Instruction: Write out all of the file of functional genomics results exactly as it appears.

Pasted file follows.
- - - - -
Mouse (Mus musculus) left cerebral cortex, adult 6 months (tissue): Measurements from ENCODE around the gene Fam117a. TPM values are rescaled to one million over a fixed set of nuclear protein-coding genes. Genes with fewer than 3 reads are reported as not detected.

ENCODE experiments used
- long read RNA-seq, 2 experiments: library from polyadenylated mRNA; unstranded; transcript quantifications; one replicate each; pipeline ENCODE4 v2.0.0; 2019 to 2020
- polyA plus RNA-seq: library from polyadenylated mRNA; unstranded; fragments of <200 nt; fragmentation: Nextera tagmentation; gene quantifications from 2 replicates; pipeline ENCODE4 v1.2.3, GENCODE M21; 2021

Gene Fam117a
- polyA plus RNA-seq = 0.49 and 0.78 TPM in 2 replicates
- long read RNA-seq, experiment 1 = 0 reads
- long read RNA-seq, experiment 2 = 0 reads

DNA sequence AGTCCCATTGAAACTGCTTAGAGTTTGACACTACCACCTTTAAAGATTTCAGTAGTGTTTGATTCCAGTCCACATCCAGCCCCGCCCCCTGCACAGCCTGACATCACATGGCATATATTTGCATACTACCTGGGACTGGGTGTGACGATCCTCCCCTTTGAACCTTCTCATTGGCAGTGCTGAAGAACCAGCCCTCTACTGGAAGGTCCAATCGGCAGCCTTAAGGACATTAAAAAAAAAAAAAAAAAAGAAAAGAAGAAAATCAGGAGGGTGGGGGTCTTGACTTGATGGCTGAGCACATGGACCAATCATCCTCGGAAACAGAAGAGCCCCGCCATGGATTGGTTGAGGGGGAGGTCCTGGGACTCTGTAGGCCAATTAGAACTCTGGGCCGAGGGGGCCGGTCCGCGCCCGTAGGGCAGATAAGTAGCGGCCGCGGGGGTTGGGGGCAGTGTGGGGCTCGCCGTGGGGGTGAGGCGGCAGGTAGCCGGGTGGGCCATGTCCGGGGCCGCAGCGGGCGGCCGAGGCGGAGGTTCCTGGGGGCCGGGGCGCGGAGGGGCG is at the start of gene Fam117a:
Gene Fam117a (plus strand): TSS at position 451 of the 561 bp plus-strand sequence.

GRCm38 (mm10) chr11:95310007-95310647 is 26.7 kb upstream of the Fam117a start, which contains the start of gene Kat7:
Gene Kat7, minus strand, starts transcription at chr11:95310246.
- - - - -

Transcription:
Mouse (Mus musculus) left cerebral cortex, adult 6 months (tissue): Measurements from ENCODE around the gene Fam117a. TPM values are rescaled to one million over a fixed set of nuclear protein-coding genes. Genes with fewer than 3 reads are reported as not detected.

ENCODE experiments used
- long read RNA-seq, 2 experiments: library from polyadenylated mRNA; unstranded; transcript quantifications; one replicate each; pipeline ENCODE4 v2.0.0; 2019 to 2020
- polyA plus RNA-seq: library from polyadenylated mRNA; unstranded; fragments of <200 nt; fragmentation: Nextera tagmentation; gene quantifications from 2 replicates; pipeline ENCODE4 v1.2.3, GENCODE M21; 2021

Gene Fam117a
- polyA plus RNA-seq = 0.49 and 0.78 TPM in 2 replicates
- long read RNA-seq, experiment 1 = 0 reads
- long read RNA-seq, experiment 2 = 0 reads

DNA sequence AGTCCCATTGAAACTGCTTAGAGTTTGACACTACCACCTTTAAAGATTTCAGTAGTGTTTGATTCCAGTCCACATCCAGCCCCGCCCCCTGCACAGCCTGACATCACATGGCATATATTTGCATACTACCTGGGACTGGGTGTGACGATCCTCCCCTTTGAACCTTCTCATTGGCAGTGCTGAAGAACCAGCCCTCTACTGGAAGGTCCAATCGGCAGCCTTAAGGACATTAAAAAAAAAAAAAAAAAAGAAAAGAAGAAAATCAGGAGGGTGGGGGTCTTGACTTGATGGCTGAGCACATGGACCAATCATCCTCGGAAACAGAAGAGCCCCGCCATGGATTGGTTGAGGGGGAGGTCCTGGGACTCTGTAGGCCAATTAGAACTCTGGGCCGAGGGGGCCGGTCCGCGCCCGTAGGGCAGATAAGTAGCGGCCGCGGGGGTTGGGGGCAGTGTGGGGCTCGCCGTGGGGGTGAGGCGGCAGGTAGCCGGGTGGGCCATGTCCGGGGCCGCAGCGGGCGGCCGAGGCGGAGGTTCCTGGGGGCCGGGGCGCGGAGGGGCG is at the start of gene Fam117a:
Gene Fam117a (plus strand): TSS at position 451 of the 561 bp plus-strand sequence.

GRCm38 (mm10) chr11:95310007-95310647 is 26.7 kb upstream of the Fam117a start, which contains the start of gene Kat7:
Gene Kat7, minus strand, starts transcription at chr11:95310246.